By the 1930s, “masculinity” had already started acquiring a different meaning in the U.S. It started to refer to things like aggressiveness, physical force, appetites for particular kinds (and frequencies) of sexual behavior. And Bederman suggests that over the course of the first half of the 20th century in the U.S., masculinity effectively eclipsed manliness. You can see it on the figure; right around 1940, it shifted. It’s a powerfully simple illustration of how gender relations shift as forms of gender inequality are made public, called into question, or challenged by social structural changes (like economic transitions, dramatic political shifts, or victories on the part of social movements and activists).
Challenging historical ideologies of “manliness” were important. These structural shifts put privilege on stark display, and it’s during moments like those when the character of gender inequality and the behavior of gendered shifts are often most apparent. Within that moment was embedded the potential for more egalitarian understandings of gender and moves toward more equal relations between women and men. But that moment of “gender vertigo” (as Raewyn Connell puts it) failed to achieve the potential embedded in such moments.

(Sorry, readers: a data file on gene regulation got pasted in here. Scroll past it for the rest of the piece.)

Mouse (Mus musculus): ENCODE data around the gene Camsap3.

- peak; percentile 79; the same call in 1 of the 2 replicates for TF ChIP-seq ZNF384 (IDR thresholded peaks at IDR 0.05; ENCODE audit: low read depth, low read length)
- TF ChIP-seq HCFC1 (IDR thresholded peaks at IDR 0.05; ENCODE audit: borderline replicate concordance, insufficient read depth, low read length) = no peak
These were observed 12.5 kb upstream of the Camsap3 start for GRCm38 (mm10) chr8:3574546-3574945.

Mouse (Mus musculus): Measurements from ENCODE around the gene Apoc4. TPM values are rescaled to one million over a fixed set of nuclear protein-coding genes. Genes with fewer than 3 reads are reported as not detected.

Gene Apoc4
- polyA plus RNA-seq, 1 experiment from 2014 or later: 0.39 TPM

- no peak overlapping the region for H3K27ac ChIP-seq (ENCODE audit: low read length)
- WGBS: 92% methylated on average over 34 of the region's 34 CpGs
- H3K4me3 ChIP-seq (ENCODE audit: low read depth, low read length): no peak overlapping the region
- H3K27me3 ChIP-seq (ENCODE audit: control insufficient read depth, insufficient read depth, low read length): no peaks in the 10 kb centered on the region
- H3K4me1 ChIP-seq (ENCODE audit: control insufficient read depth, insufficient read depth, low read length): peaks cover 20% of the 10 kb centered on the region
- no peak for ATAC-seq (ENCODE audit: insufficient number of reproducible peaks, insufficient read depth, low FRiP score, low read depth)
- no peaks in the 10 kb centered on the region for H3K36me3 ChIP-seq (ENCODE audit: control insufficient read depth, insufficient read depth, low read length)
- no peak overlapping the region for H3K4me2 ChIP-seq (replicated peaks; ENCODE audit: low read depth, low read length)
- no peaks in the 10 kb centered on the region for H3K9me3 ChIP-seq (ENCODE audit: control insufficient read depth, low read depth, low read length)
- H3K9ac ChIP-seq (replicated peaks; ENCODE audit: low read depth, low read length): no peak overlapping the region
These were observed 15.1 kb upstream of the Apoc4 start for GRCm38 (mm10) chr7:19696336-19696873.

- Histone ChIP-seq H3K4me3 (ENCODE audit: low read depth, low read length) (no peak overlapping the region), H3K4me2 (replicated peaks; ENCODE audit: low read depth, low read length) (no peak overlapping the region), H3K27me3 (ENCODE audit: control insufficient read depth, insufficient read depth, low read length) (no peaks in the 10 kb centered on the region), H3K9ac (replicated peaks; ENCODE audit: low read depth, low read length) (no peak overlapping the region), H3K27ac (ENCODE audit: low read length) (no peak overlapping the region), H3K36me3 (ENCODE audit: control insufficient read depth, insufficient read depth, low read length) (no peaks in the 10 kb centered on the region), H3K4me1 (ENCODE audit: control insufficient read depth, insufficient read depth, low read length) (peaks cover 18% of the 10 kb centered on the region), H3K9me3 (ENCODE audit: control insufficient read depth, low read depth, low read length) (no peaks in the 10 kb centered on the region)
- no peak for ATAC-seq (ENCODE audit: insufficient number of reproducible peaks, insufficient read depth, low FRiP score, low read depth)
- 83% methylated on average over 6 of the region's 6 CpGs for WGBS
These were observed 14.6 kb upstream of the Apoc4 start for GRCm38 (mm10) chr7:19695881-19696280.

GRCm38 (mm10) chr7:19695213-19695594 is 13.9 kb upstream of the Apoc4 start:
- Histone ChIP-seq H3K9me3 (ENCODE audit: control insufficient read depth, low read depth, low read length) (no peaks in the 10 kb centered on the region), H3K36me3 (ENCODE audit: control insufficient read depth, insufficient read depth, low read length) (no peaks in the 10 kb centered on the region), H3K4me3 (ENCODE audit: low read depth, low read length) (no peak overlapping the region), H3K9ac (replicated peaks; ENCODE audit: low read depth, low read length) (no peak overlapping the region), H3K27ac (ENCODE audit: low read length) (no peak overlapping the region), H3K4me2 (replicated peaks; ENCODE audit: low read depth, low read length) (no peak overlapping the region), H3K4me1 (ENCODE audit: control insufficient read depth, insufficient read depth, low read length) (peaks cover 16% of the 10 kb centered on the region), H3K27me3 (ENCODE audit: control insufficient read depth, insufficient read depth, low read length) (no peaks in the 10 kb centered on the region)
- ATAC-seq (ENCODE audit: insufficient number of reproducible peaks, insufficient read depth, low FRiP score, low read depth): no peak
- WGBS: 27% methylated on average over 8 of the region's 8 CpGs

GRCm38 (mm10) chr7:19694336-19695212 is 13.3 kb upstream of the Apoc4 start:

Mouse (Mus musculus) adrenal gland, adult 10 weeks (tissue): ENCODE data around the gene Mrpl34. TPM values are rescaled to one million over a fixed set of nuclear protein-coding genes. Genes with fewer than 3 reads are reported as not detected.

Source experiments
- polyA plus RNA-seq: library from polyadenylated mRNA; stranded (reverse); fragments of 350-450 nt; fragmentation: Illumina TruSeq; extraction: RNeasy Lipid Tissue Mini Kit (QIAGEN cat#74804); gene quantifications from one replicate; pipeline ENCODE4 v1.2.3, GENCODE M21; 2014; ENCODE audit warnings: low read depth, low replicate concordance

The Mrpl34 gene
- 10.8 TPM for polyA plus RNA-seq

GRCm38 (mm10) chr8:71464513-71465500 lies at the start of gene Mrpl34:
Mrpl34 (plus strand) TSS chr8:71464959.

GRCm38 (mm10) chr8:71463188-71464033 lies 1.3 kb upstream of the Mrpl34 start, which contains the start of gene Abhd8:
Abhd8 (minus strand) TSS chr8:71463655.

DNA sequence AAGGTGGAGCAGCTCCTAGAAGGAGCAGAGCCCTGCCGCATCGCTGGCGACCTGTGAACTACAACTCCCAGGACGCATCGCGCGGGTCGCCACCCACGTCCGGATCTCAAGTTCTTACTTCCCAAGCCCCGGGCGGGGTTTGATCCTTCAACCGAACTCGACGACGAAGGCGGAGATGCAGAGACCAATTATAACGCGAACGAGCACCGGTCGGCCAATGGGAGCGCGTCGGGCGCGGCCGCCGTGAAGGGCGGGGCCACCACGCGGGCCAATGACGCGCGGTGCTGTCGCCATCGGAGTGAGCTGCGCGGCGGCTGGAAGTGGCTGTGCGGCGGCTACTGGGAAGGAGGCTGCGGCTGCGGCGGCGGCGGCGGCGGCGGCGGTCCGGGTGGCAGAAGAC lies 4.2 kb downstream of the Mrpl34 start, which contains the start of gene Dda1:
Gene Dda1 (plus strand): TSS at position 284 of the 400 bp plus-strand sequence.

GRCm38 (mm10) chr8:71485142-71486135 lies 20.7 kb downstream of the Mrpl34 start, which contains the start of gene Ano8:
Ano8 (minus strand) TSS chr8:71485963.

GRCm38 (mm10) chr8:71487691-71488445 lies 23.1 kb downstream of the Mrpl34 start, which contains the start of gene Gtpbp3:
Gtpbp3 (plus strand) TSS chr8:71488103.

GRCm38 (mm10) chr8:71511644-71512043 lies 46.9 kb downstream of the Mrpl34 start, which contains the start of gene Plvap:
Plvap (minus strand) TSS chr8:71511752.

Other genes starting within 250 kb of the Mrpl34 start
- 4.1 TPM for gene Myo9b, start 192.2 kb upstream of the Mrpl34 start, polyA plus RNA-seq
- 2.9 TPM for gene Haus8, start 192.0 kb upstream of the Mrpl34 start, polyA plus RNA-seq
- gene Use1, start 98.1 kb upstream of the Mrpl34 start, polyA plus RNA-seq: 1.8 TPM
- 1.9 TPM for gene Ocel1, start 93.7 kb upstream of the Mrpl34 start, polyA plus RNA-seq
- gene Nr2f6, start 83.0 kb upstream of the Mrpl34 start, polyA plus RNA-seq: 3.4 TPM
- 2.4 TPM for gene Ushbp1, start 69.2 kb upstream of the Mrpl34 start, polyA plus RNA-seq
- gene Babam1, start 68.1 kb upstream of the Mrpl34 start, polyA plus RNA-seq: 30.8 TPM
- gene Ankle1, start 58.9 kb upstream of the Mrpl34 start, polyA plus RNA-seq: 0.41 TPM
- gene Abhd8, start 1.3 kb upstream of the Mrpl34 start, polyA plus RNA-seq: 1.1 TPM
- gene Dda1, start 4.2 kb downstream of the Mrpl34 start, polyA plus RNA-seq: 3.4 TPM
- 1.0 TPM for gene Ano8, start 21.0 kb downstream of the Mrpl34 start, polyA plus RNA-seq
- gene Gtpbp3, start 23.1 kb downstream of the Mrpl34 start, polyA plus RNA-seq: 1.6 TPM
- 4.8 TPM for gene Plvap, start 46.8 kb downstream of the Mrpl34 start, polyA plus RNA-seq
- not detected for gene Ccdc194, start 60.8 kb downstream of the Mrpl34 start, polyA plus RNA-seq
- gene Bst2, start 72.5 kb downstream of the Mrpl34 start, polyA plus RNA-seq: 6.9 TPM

It’s why examining history and historical shifts closely matters. As Bederman put it:
“At any time in history, many contradictory ideas about manhood are available to explain what men are, how they ought to behave, and what sorts of powers and authorities they may claim, as men. Part of the way gender functions is to hide these contradictions and to camouflage the fact that gender is dynamic and always changing. Instead, gender is constructed as a fact of nature… To study the history of manhood, I would argue, is to unmask this process and study the historical ways different ideologies about manhood develop, change, are combined, amended, contested–and gain the status of “truth.”
Understanding the historical dynamics at play in gendered change is a worthy project for anyone who cares about gender equality. Pretending that masculinity is anything other than a social construction–a historical, ideological project and process–whose effects most often work in ways that justify inequality and injustice is an old issue. And coming up with simple ways of calling these “truths” into question is an important scholarly and political goal.